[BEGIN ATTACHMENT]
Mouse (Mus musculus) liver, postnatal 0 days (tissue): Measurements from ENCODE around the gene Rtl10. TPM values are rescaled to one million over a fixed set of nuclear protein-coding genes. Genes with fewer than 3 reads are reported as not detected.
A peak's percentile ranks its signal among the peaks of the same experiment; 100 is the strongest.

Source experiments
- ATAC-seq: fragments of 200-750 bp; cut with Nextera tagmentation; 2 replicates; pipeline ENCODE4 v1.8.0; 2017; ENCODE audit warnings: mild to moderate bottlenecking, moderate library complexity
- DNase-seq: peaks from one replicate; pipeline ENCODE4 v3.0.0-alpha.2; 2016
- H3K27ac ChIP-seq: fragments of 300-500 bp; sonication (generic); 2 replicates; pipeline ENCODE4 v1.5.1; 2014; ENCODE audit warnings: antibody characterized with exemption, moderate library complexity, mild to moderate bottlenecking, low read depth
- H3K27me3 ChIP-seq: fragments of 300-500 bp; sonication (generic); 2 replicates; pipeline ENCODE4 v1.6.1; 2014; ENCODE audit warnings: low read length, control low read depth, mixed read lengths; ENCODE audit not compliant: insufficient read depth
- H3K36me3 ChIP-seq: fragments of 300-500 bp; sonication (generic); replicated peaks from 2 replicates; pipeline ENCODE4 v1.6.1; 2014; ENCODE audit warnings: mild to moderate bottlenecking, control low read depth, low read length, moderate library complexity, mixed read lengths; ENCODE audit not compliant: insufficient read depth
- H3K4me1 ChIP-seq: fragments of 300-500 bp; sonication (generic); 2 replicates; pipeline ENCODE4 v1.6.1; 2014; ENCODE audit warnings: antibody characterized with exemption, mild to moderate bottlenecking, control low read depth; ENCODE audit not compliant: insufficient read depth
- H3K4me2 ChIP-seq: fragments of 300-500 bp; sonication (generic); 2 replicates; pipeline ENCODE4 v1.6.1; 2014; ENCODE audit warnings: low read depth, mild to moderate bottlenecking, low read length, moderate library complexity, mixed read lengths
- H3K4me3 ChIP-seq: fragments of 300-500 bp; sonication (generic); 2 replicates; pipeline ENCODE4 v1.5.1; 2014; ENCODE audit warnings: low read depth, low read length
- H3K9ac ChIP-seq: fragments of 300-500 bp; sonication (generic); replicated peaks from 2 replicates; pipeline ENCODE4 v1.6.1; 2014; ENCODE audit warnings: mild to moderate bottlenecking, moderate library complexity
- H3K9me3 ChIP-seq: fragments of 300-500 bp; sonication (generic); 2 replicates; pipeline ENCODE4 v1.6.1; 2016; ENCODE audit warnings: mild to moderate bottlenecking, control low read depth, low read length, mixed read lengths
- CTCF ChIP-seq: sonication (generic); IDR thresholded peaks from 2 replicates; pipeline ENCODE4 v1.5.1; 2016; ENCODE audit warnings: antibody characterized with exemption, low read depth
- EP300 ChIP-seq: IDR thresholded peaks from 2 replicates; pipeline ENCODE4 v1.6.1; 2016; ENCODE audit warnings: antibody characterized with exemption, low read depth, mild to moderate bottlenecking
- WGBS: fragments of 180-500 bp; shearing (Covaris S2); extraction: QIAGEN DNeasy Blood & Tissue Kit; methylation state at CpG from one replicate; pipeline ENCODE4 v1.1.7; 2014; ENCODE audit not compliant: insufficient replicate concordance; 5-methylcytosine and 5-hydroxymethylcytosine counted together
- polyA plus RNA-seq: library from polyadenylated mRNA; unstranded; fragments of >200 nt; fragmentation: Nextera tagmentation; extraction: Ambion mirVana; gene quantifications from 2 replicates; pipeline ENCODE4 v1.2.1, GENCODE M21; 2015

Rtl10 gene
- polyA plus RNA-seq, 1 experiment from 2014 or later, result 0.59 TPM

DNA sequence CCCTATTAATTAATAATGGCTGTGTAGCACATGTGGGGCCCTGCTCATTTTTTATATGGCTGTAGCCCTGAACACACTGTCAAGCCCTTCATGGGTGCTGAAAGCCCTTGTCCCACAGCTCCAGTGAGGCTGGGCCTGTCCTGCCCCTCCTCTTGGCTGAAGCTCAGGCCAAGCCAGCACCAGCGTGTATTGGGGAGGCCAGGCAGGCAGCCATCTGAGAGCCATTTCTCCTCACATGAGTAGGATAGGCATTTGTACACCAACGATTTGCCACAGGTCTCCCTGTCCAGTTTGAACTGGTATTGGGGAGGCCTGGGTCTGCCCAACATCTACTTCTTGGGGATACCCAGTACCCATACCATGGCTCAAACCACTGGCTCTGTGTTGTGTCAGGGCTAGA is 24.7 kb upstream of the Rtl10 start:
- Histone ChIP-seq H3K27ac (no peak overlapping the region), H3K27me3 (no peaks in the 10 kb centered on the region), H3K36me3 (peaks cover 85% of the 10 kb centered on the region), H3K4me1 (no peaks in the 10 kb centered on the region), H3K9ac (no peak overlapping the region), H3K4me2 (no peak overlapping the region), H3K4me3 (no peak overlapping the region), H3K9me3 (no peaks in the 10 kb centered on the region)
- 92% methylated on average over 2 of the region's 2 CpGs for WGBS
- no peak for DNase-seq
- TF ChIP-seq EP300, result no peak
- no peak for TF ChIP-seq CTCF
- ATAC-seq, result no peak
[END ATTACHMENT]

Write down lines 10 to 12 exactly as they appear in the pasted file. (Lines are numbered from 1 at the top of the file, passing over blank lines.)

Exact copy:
- H3K4me2 ChIP-seq: fragments of 300-500 bp; sonication (generic); 2 replicates; pipeline ENCODE4 v1.6.1; 2014; ENCODE audit warnings: low read depth, mild to moderate bottlenecking, low read length, moderate library complexity, mixed read lengths
- H3K4me3 ChIP-seq: fragments of 300-500 bp; sonication (generic); 2 replicates; pipeline ENCODE4 v1.5.1; 2014; ENCODE audit warnings: low read depth, low read length
- H3K9ac ChIP-seq: fragments of 300-500 bp; sonication (generic); replicated peaks from 2 replicates; pipeline ENCODE4 v1.6.1; 2014; ENCODE audit warnings: mild to moderate bottlenecking, moderate library complexity